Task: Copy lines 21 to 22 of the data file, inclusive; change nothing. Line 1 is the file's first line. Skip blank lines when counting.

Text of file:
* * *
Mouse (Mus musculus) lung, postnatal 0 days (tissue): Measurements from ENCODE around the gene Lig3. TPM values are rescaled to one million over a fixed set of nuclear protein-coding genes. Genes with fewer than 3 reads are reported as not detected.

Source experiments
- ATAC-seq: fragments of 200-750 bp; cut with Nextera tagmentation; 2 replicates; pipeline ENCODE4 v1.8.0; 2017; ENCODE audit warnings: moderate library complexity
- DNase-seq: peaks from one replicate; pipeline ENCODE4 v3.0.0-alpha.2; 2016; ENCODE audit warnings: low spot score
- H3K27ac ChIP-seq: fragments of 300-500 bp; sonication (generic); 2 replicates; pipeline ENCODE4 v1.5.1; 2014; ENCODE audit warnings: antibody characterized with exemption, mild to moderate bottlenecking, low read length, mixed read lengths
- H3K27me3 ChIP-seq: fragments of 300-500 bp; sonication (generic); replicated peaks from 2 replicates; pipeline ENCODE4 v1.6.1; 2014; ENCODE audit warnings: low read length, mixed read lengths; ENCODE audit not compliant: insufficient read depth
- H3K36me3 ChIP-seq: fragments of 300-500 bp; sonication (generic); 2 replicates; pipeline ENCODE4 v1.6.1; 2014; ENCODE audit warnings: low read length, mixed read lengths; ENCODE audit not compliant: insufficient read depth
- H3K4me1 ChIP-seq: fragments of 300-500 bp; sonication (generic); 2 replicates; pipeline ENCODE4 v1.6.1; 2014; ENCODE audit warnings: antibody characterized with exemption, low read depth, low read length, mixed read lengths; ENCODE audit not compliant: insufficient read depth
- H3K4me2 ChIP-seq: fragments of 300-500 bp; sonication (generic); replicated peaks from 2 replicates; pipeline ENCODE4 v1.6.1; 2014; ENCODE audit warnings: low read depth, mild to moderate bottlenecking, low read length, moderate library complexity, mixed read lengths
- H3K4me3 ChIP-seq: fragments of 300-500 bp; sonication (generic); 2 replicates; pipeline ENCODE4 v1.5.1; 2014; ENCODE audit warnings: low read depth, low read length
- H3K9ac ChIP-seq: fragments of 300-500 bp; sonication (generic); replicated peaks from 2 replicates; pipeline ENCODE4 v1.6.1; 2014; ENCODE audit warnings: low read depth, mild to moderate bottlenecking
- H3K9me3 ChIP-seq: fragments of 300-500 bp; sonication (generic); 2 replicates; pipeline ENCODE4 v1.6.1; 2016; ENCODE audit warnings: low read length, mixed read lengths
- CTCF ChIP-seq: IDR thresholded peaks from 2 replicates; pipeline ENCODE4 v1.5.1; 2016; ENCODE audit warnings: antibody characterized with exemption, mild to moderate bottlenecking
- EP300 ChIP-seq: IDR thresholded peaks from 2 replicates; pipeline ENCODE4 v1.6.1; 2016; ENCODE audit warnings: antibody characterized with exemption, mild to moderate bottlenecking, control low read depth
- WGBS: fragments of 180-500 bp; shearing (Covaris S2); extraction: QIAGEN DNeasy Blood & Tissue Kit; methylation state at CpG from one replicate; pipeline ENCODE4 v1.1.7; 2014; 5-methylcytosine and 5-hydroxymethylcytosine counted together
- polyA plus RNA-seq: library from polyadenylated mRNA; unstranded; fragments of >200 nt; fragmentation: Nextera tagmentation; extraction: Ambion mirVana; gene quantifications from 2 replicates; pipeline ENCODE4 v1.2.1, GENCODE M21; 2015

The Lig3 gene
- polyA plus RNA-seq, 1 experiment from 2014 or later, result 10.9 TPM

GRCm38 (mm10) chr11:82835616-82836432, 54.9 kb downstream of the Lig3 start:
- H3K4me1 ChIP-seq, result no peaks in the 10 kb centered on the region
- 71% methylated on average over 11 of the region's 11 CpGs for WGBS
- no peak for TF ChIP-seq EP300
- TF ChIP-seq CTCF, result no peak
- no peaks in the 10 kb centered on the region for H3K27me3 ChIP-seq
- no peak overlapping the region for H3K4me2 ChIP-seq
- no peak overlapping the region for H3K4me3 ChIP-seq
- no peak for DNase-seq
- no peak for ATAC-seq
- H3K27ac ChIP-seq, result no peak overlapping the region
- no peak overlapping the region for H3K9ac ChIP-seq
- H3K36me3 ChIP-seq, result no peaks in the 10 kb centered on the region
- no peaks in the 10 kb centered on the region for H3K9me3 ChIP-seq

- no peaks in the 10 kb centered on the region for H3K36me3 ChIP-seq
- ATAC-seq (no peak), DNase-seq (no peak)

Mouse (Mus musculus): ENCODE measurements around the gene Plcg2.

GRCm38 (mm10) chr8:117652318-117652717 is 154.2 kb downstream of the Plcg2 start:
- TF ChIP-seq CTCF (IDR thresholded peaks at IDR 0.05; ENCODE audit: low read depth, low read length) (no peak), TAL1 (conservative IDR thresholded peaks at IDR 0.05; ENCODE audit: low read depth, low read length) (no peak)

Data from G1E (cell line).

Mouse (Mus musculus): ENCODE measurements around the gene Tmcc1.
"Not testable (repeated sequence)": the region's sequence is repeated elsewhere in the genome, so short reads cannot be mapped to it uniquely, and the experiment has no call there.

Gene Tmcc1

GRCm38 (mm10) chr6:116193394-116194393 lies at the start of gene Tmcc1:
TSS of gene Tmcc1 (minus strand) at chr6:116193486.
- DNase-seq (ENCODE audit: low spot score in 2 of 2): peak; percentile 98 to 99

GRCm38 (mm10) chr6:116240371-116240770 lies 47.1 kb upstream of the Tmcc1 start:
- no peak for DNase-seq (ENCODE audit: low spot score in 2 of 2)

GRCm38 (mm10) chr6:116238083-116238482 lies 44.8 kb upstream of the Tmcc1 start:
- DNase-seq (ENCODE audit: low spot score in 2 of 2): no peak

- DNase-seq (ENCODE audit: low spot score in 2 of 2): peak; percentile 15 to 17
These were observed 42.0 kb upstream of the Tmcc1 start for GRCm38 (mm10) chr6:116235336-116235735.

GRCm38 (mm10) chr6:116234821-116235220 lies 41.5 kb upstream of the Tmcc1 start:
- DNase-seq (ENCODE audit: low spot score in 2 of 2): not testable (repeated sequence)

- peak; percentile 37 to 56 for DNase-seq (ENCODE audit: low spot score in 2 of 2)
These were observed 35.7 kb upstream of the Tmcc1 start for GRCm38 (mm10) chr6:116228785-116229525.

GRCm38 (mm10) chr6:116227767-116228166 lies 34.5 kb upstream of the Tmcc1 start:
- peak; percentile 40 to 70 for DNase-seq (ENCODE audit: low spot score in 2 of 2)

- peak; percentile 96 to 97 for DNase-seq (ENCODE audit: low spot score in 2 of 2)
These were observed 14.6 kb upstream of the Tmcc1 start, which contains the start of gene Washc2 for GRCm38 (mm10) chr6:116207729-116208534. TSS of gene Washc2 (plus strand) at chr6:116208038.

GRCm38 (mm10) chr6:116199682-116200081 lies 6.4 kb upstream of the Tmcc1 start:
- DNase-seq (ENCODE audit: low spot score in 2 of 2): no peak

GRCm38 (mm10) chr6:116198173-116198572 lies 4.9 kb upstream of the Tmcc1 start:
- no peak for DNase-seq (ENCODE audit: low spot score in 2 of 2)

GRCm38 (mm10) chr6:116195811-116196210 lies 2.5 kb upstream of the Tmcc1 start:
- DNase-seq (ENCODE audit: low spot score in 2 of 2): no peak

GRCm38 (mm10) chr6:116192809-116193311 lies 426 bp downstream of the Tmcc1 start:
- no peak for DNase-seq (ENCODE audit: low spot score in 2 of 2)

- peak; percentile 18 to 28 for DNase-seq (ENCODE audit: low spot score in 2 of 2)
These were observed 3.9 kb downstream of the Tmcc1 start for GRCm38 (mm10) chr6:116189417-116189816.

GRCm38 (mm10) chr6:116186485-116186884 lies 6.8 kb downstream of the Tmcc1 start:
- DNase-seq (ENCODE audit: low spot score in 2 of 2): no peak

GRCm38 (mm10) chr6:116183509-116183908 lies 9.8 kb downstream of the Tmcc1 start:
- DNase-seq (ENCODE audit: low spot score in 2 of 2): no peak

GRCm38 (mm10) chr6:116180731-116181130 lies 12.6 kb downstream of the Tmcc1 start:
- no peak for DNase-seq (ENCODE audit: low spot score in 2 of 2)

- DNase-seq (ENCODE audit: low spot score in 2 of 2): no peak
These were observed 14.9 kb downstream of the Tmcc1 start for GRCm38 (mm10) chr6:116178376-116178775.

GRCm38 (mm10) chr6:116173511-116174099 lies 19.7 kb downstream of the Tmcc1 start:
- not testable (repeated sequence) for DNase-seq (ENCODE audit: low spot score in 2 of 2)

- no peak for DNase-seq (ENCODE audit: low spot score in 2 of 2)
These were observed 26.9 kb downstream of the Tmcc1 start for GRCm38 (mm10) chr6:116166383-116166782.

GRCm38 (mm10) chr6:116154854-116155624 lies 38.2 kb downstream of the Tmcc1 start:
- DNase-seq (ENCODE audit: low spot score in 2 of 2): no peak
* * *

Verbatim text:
- 71% methylated on average over 11 of the region's 11 CpGs for WGBS
- no peak for TF ChIP-seq EP300